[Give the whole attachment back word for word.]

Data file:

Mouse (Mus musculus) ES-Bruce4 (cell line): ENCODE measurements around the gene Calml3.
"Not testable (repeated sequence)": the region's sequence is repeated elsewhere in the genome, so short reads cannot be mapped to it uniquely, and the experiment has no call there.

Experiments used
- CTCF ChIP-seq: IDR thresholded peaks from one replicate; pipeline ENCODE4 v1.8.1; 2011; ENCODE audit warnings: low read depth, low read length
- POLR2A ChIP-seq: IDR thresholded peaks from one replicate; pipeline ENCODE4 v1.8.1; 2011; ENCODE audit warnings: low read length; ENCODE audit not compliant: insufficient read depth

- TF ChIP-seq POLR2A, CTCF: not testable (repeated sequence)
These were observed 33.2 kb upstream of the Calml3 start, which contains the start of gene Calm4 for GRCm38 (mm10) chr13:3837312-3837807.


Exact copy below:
Mouse (Mus musculus) ES-Bruce4 (cell line): ENCODE measurements around the gene Calml3.
"Not testable (repeated sequence)": the region's sequence is repeated elsewhere in the genome, so short reads cannot be mapped to it uniquely, and the experiment has no call there.

Experiments used
- CTCF ChIP-seq: IDR thresholded peaks from one replicate; pipeline ENCODE4 v1.8.1; 2011; ENCODE audit warnings: low read depth, low read length
- POLR2A ChIP-seq: IDR thresholded peaks from one replicate; pipeline ENCODE4 v1.8.1; 2011; ENCODE audit warnings: low read length; ENCODE audit not compliant: insufficient read depth

- TF ChIP-seq POLR2A, CTCF: not testable (repeated sequence)
These were observed 33.2 kb upstream of the Calml3 start, which contains the start of gene Calm4 for GRCm38 (mm10) chr13:3837312-3837807.